What do you do on your days off?
Fish. Play music. Garden.
How many years have you participated in the Derby?
Since I’ve been here, so 24 years.
Do you have favorite students or classes?
Well, we’re not supposed to say we have favorite students, are we? Sure; I think every teacher would be lying if they said that they didn’t have favorites, I mean how can you not? I like all of my classes; I can’t imagine teaching four geometry classes, and that’s it. I guess if you’re really into math, then that’s fine, but this is different every day, that’s what I like about it. Every single day is different, I’m not opening up a book and saying, ‘OK, everybody, pages 19 to 21.’ Every day changes, something happens, a string breaks or someone comes in and has me check out a song. I have 25 songs already from kids this year, and we’ve been here three days.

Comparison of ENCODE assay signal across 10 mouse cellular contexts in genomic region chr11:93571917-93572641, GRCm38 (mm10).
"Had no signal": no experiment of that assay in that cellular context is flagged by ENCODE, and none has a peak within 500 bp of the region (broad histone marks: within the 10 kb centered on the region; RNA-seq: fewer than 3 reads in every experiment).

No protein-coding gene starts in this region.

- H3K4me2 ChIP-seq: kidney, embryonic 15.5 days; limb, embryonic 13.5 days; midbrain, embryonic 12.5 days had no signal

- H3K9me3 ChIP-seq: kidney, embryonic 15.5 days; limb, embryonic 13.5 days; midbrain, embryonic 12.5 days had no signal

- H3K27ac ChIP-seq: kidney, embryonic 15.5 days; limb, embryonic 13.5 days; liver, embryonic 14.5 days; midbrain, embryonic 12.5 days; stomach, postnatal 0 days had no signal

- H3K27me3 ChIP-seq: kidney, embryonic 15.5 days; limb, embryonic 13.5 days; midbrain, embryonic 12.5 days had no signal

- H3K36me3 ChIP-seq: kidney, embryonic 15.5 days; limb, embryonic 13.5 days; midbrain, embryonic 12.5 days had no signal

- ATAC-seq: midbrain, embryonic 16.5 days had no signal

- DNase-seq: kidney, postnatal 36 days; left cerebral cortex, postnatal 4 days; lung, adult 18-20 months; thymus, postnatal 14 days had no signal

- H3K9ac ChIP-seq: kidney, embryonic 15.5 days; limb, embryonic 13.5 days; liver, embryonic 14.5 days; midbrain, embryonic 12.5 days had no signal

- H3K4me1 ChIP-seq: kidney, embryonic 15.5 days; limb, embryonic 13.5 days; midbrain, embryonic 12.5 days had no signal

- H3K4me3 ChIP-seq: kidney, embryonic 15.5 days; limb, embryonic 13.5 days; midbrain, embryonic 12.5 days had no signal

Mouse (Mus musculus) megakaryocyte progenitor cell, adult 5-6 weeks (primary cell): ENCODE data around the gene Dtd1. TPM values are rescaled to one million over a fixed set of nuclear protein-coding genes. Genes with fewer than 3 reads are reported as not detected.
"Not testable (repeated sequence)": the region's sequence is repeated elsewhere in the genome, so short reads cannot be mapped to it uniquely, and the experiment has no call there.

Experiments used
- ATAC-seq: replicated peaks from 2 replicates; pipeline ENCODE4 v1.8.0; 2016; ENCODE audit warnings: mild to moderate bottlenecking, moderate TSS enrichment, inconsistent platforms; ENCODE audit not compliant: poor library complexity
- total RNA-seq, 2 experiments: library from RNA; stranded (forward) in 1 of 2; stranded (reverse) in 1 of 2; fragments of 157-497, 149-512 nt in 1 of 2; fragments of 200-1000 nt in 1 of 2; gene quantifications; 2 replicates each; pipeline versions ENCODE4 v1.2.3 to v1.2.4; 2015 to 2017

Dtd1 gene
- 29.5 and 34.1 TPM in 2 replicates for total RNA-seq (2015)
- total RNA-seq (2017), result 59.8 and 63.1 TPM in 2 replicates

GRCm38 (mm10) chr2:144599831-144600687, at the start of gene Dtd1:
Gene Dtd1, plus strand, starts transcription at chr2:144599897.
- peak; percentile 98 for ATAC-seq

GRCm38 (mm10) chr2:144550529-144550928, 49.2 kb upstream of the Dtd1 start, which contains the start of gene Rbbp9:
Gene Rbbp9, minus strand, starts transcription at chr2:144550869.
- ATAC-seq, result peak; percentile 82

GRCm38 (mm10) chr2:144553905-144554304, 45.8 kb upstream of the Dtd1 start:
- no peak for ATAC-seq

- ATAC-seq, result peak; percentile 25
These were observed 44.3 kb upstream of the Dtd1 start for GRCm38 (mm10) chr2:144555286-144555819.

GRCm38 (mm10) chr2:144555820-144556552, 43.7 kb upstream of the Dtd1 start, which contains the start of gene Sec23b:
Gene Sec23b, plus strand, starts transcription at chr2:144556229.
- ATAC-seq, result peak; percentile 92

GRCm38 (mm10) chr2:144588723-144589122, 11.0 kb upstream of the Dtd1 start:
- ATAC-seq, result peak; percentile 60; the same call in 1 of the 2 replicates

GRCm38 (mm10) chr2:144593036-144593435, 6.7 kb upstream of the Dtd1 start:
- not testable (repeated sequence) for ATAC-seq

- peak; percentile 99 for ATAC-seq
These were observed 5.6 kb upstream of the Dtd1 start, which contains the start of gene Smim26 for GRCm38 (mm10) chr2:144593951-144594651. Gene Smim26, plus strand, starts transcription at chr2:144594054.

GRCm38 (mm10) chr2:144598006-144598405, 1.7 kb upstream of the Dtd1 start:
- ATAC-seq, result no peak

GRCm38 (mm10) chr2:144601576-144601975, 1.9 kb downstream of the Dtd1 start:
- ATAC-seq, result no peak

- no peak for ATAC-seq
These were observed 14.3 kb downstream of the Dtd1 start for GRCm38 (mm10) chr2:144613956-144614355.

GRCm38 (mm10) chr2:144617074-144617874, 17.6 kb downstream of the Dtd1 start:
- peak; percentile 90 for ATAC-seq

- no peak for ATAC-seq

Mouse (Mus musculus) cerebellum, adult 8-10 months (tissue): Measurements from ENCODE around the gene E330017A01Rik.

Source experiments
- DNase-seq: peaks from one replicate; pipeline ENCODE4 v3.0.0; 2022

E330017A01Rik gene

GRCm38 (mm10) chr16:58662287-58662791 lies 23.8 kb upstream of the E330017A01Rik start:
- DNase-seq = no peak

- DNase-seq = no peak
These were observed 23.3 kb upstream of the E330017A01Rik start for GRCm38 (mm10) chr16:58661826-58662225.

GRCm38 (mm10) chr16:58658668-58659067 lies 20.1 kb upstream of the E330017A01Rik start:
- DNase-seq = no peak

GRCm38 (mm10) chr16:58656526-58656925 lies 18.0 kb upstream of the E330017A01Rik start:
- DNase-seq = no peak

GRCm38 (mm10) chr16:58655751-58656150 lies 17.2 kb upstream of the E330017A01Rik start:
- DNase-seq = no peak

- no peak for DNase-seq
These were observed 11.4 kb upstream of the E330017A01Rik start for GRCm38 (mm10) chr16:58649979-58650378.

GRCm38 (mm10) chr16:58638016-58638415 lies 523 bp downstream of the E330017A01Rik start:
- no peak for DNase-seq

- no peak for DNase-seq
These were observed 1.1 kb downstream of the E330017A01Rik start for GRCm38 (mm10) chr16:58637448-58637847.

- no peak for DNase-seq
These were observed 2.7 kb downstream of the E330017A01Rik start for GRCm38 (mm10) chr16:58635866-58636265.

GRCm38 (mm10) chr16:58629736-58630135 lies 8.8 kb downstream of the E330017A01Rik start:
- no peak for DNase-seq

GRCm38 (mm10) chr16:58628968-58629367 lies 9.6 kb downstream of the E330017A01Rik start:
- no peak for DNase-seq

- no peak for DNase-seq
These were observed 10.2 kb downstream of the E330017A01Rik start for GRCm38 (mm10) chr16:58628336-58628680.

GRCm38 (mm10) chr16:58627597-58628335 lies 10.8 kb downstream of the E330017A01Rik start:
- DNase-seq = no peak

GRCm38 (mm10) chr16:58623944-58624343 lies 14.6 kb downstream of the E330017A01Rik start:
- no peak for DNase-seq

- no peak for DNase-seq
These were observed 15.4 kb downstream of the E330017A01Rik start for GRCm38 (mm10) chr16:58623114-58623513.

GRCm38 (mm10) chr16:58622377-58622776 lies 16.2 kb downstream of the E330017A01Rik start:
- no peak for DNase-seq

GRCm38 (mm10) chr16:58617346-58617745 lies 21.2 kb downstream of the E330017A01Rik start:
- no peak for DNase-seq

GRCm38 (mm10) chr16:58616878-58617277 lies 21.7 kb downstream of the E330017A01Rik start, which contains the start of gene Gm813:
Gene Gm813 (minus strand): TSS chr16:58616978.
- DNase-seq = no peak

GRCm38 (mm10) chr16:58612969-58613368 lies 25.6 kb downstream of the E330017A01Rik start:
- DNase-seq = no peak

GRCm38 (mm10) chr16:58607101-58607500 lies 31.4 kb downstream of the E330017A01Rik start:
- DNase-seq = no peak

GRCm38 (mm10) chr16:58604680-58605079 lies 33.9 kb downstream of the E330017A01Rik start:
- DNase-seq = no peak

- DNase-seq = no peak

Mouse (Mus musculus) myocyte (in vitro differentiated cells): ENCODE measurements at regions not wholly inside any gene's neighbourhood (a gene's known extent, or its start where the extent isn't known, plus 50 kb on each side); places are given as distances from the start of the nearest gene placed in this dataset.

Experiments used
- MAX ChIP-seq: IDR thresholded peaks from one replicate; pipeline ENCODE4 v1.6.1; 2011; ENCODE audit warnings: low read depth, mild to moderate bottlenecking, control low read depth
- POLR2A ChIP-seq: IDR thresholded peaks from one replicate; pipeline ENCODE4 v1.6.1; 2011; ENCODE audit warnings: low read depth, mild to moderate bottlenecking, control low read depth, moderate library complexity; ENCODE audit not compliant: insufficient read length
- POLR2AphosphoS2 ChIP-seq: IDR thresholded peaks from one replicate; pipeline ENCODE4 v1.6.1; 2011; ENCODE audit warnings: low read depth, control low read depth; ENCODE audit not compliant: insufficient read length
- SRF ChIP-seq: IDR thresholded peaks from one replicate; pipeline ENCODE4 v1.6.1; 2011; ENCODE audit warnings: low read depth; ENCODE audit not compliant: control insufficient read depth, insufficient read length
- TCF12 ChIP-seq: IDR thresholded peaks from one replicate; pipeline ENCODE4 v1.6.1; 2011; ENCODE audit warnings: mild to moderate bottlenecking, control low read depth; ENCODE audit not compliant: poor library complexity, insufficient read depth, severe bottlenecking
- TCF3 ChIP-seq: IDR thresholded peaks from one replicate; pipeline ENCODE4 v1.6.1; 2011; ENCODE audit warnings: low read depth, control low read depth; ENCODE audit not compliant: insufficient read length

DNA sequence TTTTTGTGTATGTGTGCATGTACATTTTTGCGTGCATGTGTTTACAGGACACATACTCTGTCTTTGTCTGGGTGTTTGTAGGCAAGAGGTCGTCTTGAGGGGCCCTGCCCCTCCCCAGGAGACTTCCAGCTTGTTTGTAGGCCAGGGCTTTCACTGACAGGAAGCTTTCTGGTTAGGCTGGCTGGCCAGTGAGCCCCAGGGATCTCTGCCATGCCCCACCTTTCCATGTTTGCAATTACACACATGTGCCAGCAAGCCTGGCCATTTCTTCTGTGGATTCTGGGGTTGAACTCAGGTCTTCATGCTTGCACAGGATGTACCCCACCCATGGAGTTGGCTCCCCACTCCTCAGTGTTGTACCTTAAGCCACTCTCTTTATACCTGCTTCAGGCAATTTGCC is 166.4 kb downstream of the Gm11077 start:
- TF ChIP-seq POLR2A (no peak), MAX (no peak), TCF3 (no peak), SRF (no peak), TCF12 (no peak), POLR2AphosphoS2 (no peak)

What’s the most important thing you try and teach your students?
I have these discussions with my wife, and they’re good discussions. I’m not the best teacher — I don’t ever claim to be, but I’m honest. I think I’m real just because of my experiences and being out there, I’ve seen a lot of stuff, I’ve been to places where you shouldn’t go, music has taken me there primarily, and I’ll tell kids when you graduate what you’re looking for, what’s there, what’s in it for you. I try and tell them that kind of stuff.
You said that music has taken you to some places, what do you mean by that?
When I was 16, I was playing in bars — that’s a hard question, and I’m trying to give you an answer that’s real. Music showed me a lot, for bad or good, when I was a kid your age. It showed me the adult world. I’ve seen people shot for $5, I’ve seen people miss when they’re trying to shoot up heroin, I’ve been places that as a 16-year-old I probably shouldn’t have been, but I think that gives me an approach where I try to be real with the kids; I’ll tell you the truth. Music is a hard way of life, that’s one of the reasons I became a teacher, or I’d probably be dead. If I hadn’t met my wife, gotten a decent job, I’d probably be doing what a lot of my friends are doing, they’re in their late 40s or early 50s and they’re still trying to make it.